As rumours flew in another day of fast-moving drama in Europe, the credit system continued to flash warning signs of extreme stress. Three-month Euribor - the benchmark rate used for floating mortgages and financial contracts -- rose to a post-EMU record of 5.33pc. Governments across Eastern Europe were forced to issue statements on Thursday assuring depositors that their banks were safe. Traders said Ukraine is on the brink of a currency crisis.

The Greek move puts fresh pressure on Germany to back the mounting calls for an EU lifeboat fund to shore up Europe's struggling banks, even though such a plans are anathema to Berlin. Chancellor Angela Merkel warned that there would be no "blank cheques" for those who get into trouble.

Berlin fears that any such fund is a Trojan Horse that could ultimately leave German taxpayers footing the bill for a massive bail-out of the southern Europe as the region's booms turn to bust. Key ministers are now frantically trying to stop the idea gaining a serious head of steam.

Finance minister Peer Steinbrueck said German citizens should not have to step in "to stabilize situations for which other countries are responsible. To put it mildly, Germany is highly cautious about such grand designs for Europe. Other countries are free to think about it. I just don't see any German interest in it," he told the Wall Street Journal. The comments are the clearest indication to date that Berlin will resist moves to create a pan-European treasury to back up the single currency, whatever the risk for the stability of monetary union.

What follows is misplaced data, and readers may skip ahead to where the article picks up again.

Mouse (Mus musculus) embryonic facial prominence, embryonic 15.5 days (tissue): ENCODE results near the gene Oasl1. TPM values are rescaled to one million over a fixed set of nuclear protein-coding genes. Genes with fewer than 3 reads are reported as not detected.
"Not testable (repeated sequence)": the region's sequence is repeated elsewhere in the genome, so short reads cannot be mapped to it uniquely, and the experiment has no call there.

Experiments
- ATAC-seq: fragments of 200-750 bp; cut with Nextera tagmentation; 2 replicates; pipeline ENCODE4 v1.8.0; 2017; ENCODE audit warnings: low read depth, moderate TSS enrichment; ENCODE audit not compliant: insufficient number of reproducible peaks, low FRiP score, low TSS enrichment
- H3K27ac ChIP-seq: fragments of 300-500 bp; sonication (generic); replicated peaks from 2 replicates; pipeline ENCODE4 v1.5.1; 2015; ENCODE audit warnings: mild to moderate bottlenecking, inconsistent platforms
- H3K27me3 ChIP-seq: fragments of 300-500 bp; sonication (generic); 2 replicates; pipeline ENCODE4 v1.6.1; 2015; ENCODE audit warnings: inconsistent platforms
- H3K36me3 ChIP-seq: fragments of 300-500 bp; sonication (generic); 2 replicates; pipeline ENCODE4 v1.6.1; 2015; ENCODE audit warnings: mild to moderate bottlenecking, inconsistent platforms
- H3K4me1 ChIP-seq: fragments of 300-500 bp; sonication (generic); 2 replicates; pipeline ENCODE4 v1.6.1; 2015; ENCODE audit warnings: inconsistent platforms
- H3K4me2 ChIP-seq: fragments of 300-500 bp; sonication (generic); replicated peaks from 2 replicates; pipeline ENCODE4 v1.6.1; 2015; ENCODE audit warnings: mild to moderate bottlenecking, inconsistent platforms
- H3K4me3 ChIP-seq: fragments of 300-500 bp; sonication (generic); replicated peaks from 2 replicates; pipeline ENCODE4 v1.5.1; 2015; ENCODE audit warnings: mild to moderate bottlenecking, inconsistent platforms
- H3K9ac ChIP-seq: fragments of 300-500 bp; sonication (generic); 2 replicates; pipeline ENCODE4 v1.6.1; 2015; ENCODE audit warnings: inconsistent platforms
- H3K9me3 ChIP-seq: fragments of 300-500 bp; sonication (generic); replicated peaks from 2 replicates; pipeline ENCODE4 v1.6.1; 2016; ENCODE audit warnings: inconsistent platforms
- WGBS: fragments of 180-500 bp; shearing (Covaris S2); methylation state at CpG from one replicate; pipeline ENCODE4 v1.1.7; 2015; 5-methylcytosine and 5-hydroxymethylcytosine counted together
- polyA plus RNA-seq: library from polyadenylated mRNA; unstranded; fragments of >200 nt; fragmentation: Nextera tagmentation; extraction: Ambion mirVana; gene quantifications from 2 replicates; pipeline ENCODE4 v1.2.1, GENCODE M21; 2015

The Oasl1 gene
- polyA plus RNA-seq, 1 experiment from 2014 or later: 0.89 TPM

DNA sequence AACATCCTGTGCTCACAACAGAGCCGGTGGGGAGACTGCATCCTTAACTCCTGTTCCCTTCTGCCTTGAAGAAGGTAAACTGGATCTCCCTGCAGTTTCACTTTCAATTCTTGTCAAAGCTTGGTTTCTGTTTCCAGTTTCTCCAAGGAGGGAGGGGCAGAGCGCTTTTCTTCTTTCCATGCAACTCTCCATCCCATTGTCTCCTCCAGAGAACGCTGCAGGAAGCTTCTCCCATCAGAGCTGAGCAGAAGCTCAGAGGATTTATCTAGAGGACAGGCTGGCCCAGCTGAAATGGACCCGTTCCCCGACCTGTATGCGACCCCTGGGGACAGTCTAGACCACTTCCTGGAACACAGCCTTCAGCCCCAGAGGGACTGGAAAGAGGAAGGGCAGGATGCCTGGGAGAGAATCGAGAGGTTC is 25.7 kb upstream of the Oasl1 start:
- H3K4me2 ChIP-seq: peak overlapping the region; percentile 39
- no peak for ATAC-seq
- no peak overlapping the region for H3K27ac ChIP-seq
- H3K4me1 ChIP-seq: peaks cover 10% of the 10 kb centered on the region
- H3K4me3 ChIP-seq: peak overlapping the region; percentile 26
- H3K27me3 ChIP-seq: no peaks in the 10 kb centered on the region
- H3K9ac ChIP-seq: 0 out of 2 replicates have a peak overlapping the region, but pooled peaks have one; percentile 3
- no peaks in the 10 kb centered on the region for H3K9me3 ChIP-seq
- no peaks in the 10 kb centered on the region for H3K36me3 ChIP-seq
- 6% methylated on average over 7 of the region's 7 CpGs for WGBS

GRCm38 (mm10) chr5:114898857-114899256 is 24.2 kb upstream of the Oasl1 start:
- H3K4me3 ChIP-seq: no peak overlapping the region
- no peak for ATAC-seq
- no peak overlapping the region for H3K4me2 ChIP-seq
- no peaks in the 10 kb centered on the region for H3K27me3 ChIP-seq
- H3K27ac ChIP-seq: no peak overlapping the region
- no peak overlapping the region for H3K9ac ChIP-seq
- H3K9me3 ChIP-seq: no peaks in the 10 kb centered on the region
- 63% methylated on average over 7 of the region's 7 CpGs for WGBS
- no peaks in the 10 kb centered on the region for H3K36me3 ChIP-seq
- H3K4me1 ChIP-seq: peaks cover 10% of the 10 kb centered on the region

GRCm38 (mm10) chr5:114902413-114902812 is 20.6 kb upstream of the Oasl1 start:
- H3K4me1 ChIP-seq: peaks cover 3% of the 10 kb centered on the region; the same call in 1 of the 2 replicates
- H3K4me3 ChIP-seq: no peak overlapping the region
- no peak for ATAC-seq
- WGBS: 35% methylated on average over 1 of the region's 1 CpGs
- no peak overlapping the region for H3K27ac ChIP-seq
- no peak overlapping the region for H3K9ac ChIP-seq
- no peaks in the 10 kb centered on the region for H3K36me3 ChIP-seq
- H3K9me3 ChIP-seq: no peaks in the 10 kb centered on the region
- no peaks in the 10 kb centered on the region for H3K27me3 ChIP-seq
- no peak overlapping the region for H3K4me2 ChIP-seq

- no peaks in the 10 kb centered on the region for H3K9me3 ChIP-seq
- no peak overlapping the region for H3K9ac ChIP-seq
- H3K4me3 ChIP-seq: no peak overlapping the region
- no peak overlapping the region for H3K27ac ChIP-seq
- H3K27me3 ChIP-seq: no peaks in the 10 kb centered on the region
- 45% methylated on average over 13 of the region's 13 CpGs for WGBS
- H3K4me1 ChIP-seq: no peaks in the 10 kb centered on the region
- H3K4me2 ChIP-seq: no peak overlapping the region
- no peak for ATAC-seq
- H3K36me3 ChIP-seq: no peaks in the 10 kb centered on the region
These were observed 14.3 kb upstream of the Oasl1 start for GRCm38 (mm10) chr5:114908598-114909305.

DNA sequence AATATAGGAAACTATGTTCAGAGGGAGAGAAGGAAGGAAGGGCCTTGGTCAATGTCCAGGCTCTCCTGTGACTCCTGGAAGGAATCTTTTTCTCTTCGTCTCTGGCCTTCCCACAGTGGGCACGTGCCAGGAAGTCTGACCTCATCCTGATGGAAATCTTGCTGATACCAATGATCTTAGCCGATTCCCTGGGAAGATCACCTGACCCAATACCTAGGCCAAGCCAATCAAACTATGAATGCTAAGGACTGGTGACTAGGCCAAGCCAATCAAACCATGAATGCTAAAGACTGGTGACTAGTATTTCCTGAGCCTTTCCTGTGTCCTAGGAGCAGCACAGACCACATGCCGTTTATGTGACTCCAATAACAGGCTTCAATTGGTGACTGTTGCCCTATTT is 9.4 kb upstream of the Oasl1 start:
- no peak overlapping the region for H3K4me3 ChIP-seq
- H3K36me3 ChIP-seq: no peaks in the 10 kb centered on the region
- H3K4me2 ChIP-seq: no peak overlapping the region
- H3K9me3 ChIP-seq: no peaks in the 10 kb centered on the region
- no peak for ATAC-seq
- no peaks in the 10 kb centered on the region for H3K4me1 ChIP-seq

Confusion reigned across Europe as different capitals gave briefings and counter-briefings on the lifeboat plans. French finance minister Christine Lagarde backed away from earlier ideas for a €300bn rescue fund to help weaker countries cope with financial panics. "There is no such thing", she said . Separately, The Netherlands has mooted a plan for each EU country to pay 3pc of GDP into a reserve fund.